(7.4.6) Due to the nature of the difficulties they are experiencing, students who are suffering from mental health problems may, or may not, be receiving professional healthcare support. As noted in section 7.4.4 above, some may also not accept that they have a difficulty or may refuse to engage with the support services available to them both within the University and externally. Therefore whilst supporting medical evidence will always be helpful when attempting to reach a decision in terms of the action to be taken in relation to a particular case it may not be possible to obtain this. Decisions can still be made via a case conference even if it is not possible to ascertain a professional, certified medical opinion on the health of the student provided their behaviour is of sufficient cause for concern. Any decision regarding a student that does not include certified medical evidence should be backed up by appropriate professional advice and guidance provided, for example, by the Director of the Counselling Service and/or external agencies including GPs, the police and social services.
However, if a student is given time out from the University on the basis of a concession or is suspended on the grounds of their mental health difficulties then they must provide certified medical evidence before they are permitted to return to their studies (see sections 8 & 9 below).
(7.4.7) The member of staff convening the meeting will arrange the time and location for the meeting(s) and ensure that any relevant background information is provided. They will also arrange for an agreed note of the meeting(s) to be kept and to oversee any follow-up actions ensuring that these are undertaken. It is likely that a single meeting will be sufficient to address the issues underlying a particular case but it is at the discretion of the case conference whether they wish to meet again to review progress.
(7.4.8) Possible outcomes of the case conference might include, but are not restricted to:
- offering to request a ''grace'' period or a concession to take time out of their studies as defined in the Learning and Teaching handbook (it should be noted that the outcome of any request for a ''grace'' period or concession cannot be prejudged prior to its consideration by an appropriate senior Faculty Officer);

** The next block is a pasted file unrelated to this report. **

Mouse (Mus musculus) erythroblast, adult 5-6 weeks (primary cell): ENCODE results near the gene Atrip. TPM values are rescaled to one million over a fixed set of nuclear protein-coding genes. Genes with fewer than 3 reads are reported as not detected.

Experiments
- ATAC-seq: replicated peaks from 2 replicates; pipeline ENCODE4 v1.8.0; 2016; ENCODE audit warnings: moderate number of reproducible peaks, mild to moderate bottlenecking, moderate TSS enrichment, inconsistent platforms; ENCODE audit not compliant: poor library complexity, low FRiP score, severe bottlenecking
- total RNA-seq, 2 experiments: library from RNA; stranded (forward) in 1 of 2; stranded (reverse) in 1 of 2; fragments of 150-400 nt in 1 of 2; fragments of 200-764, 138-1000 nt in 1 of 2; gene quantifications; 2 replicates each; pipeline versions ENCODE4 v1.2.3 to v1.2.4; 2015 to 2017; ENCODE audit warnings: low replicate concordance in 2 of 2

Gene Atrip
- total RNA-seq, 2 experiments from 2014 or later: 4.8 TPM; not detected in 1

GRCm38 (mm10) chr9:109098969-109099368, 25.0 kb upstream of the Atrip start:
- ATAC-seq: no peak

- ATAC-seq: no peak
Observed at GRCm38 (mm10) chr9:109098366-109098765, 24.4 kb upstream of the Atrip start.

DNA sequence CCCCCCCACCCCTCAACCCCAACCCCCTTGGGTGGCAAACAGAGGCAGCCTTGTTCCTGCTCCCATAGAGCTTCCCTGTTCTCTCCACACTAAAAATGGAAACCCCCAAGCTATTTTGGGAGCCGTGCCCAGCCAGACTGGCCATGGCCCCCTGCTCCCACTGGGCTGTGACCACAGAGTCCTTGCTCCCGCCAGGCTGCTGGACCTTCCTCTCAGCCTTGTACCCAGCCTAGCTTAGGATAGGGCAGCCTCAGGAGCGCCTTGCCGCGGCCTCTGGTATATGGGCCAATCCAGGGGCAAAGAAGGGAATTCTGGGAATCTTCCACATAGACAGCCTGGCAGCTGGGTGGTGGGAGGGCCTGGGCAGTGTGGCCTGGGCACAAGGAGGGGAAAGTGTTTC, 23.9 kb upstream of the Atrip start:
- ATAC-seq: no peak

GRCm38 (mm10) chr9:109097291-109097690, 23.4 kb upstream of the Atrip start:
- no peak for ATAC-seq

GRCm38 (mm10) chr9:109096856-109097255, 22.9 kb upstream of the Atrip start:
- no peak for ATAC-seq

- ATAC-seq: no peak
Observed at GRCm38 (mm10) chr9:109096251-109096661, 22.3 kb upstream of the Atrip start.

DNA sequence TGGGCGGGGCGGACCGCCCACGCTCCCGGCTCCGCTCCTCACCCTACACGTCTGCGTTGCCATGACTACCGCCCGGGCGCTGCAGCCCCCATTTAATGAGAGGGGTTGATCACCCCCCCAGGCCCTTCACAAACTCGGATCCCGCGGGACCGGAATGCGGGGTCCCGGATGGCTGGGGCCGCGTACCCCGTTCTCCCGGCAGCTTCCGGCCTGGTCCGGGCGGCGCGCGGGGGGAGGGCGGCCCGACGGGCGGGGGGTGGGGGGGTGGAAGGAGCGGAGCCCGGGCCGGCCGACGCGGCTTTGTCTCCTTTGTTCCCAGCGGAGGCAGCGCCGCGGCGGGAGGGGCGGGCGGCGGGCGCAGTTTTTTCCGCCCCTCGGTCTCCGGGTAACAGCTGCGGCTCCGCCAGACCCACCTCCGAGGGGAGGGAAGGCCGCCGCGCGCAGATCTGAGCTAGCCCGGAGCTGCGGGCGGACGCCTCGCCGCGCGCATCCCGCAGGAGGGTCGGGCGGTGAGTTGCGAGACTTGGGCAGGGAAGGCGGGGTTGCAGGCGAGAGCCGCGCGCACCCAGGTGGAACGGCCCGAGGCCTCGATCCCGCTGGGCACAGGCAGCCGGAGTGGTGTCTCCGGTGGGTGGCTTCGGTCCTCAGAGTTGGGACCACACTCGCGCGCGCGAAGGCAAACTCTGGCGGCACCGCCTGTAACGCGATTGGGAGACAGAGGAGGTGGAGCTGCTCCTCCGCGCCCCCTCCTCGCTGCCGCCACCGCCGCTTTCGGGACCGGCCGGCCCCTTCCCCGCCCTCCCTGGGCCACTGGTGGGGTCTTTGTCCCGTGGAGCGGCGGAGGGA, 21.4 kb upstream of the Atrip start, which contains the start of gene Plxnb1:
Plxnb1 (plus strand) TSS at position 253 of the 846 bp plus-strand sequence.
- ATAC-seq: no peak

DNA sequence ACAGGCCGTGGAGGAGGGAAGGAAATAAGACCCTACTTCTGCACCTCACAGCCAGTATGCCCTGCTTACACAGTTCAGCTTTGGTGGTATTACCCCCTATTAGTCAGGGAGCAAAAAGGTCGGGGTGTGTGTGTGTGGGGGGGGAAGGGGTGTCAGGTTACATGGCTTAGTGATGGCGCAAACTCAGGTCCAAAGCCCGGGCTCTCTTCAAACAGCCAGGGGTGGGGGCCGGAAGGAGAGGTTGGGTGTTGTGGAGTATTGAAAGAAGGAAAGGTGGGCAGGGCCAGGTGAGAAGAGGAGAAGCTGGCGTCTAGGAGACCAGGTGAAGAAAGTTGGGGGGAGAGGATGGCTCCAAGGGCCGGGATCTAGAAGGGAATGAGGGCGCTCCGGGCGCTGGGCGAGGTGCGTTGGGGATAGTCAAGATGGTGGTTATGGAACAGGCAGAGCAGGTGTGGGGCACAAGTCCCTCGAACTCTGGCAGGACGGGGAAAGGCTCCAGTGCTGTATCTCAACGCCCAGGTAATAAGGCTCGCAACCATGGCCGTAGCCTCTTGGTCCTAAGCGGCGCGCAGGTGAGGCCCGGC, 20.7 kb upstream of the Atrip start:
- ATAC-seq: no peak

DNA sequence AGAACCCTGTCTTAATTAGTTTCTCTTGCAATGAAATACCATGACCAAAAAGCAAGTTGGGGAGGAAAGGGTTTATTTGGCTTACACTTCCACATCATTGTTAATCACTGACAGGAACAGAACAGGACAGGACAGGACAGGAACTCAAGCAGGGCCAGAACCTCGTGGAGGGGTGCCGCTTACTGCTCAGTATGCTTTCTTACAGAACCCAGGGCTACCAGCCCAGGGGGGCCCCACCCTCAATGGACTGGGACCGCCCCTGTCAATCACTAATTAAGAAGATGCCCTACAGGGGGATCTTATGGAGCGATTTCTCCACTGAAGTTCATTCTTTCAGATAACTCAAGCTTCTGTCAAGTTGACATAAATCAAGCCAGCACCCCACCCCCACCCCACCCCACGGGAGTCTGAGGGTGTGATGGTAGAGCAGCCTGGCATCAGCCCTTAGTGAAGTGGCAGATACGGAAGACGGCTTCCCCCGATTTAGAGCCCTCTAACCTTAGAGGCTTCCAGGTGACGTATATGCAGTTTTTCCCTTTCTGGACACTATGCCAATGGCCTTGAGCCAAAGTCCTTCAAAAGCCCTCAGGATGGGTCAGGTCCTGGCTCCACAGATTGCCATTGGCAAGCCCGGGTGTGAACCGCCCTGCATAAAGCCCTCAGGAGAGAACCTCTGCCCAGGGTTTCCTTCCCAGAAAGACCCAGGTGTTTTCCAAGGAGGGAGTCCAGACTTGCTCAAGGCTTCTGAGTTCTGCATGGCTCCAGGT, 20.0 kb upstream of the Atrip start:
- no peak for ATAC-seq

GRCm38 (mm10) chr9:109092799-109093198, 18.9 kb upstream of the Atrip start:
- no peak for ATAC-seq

- asking the student to give an undertaking with regard to their future conduct;
- where no viable alternatives exist, suspending the student on the grounds of ill health, or other appropriate grounds, as set out in the University's General Regulations (see section 9 below).
(8) Taking Time Out from the University: Concessions
(8.1) Permission may be sought for students to suspend their studies in relation to mental health and this is done via the concession process. The concession process is normally initiated by the student concerned, and the University endeavours to respond flexibly to requests by students to suspend their studies on the grounds of mental health difficulties in order to provide the student with sufficient time to rest and recover. Any students considering such a concession on these grounds should contact their Senior Tutor or a member of staff in their academic department to discuss the options, and that if it is decided to proceed down this route the person the student has contacted will raise a concession on the student’s behalf. All requests for the suspension of study via a concession will be considered in line with University policy on the consideration of concessions. An appropriate time will be agreed for the concession, in negotiation with the student's College and Department taking account of medical evidence provided by the student. The outcome of any concession request cannot be assumed and all involved should wait until the decision is communicated to them before acting on the basis of the concession request. Students who are granted a concession to suspend their studies on the grounds of mental health difficulties will normally be required to leave their accommodation for the duration of their suspension if they are resident in College at the time the concession is granted. Such a concession will require the student to demonstrate that they are fit to return to their studies once the suspension period is nearing completion and this will require a report from suitably qualified medical professionals such as the student’s GP and/or other medical personnel involved in the student's care. Further information on concessions can be found in the Learning and Teaching handbook which is available on the intranet through the following link: www.durham.ac.uk/learningandteaching.handbook/2/4/
(8.2) In some cases, a need for a concession is indicated, but it is inappropriate or unhelpful to require the student to initiate the process and assemble the necessary supporting documentation (including medical evidence) because of the nature of their condition. In this instance a case conference should be convened as set out in section 7 above. This process provides for professional advice to be taken and for appropriate consideration of the situation by college and department. The outcome of the case conference in this circumstance would be a recommendation to the Head of Faculty or his/her representative that a concession be granted. Students who are granted a concession to interrupt their studies on the grounds of their mental health without providing original medical evidence will need to demonstrate that they are fit to return to their studies once the suspension period is nearing completion as set out in (8.1) above.